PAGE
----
Also known as:
American Ivy false grapes five leaved ivy five leaves thicket creeper woodbine
- Mouth, lips, and tongue irritation
- Nausea and vomiting
- Skin irritation
What to Do
- Wipe or rinse out the mouth.
- Give a serving size of water to drink.
- Rinse any exposed skin with lukewarm water and soap.
- Call 1-800-222-1222 for additional instructions.
Virginia Creeper berries and leaves contain tiny needle-shaped crystals that are so small they cannot be seen without a microscope. If chewed, these tiny crystals can poke the tongue, mouth, and throat to cause irritation, drooling, and redness that occurs almost right away. If enough plant material is eaten, there can be swelling of the mouth and throat, resulting in difficulty swallowing and breathing — but this is **RARE**. Call the Missouri Poison Center at 1-800-222-1222 for additional information.
Quick Facts About Virginia Creeper:
Callers to the poison center ask, “Is Virginia Creeper poisonous?” or “What happens if someone eats Virginia Creeper vine berries?”
Virginia Creeper (Parthenocissus quinquefolia) is a vine with five-leaf clusters joined by stems with small, greenish flowers that mature into purple/black-colored berries in the late summer or early fall. Some confuse this vine with poison ivy. However, Virginia Creeper grows in clusters of five leaves, whereas poison ivy has clusters of three leaves (leaves of three, let it be!). Virginia Creeper’s sap lacks the oil responsible for the dreaded itchy poison ivy rash.
The Virginia Creeper also goes by woodbine, false grapes, five leaves, American Ivy, five-leaved ivy, and thicket creeper.
What happens if someone eats a berry or leaf?
Virginia Creeper berries and leaves contain tiny needle-shaped crystals that are so small they cannot be seen without a microscope. If chewed, these tiny crystals can poke the tongue, mouth, and throat, causing irritation, drooling, and redness that occurs almost right away. In this case, the mouth and throat can swell if enough plant material is eaten, resulting in difficulty swallowing and breathing — but this is RARE. Also, the leaves and stems’ sap can irritate some people’s skin. If sap falls on someone’s skin and a rash forms, proper first aid is essential to help keep it from spreading. This is not the same as a poison ivy rash!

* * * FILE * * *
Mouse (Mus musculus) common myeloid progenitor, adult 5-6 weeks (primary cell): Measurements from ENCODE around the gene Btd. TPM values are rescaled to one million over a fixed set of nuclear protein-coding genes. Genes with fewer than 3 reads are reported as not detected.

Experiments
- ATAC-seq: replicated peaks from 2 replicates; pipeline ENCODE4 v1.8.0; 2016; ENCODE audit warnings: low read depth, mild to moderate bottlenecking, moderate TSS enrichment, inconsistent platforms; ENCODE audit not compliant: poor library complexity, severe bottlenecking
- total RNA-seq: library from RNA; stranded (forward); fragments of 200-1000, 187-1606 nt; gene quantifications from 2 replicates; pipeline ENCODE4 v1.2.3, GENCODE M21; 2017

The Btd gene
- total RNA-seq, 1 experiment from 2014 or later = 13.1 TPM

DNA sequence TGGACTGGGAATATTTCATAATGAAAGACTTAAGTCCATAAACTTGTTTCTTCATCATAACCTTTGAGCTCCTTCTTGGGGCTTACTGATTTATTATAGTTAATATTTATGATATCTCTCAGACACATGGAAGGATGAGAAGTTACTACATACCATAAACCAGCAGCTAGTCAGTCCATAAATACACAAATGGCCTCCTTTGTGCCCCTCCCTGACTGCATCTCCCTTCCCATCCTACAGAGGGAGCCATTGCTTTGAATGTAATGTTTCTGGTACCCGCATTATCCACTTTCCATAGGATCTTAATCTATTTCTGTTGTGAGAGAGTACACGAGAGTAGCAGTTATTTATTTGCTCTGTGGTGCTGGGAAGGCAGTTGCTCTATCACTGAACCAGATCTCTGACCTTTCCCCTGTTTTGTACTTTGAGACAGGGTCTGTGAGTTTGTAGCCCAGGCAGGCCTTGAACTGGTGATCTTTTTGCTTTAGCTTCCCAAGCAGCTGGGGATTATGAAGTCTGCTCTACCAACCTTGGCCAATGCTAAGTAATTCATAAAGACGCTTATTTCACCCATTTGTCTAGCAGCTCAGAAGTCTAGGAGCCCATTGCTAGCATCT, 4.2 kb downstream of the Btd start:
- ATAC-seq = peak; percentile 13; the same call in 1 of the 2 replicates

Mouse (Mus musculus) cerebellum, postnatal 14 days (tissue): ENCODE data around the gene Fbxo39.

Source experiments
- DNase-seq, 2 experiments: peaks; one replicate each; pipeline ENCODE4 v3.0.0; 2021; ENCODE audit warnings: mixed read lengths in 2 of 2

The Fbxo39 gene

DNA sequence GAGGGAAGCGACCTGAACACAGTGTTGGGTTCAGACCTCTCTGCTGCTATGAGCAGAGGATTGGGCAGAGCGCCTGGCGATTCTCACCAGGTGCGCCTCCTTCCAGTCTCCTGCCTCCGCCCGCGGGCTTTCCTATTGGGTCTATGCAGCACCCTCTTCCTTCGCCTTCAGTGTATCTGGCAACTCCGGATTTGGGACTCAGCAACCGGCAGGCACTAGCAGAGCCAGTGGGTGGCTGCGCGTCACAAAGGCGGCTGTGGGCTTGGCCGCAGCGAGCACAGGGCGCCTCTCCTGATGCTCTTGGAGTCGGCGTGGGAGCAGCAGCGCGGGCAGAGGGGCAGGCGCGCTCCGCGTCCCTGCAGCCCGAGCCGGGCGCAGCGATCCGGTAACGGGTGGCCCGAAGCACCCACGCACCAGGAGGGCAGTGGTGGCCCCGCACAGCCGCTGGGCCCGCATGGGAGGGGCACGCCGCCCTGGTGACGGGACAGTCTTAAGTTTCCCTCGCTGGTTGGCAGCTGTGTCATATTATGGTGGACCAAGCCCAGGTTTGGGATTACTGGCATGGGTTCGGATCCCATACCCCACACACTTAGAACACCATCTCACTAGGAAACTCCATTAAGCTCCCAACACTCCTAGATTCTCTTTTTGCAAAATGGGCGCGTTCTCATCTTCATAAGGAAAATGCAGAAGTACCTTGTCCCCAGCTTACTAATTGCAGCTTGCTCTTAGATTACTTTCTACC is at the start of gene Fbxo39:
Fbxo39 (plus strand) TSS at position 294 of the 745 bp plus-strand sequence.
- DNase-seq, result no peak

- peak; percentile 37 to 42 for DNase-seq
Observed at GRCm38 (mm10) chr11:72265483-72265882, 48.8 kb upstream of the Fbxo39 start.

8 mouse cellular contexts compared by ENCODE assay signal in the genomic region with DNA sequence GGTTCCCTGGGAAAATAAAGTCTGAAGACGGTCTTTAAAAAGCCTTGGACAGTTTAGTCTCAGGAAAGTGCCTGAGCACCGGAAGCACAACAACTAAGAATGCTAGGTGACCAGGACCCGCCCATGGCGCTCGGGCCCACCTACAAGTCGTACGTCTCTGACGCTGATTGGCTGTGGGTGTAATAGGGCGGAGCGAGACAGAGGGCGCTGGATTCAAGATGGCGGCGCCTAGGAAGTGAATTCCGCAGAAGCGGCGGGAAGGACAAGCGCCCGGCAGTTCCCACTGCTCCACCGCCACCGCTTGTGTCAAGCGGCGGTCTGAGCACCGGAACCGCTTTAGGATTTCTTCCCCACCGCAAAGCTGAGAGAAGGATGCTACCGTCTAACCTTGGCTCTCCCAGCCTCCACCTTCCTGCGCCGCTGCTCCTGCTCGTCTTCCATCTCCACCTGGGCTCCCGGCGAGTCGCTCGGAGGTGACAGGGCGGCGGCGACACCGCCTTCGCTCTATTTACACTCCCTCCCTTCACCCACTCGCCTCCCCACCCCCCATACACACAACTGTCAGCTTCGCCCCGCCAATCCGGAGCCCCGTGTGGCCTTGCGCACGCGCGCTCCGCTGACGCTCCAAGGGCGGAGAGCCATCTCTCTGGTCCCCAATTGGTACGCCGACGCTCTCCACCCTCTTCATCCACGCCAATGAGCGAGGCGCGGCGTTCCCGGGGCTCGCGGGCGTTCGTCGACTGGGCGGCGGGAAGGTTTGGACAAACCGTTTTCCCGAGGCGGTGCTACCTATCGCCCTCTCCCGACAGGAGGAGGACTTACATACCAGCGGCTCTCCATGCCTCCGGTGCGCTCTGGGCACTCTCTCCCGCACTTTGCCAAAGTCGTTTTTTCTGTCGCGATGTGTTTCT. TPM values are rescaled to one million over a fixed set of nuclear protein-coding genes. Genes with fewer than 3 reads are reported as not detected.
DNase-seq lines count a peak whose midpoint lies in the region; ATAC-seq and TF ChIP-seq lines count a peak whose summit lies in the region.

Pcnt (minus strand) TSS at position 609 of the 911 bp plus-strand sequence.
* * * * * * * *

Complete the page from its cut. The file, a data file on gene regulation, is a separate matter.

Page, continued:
The most common call to the poison center involves children tasting a berry or leaf from the plant thinking the berry will be sweet. Yet, one taste is enough to let them know this is not the case. If someone ingests only a small amount of berries or plant material, they can be monitored at home with the guidance of the Missouri Poison Center.
What to do if someone does eat a piece of the Virginia creeper plant
If you find someone has eaten a small amount of the Virginia Creeper leaves or berries, do not panic. Wipe out the mouth with a soft, wet cloth. If the child can, instruct them to swish water in their mouth and spit it out. Repeat several times to remove any plant material from the mouth. After, give them some water to drink. Wash any exposed skin with soap and water. Lastly, if problems start or you have questions, call the Missouri Poison Center right away at 1-800-222-1222. The poison center is open all day, every day for poisoning emergencies and questions.
**Note: Don’t forget, every case is different. To make sure you are getting the best information for your individual situation, click below to call or chat. It is fast, free, and confidential.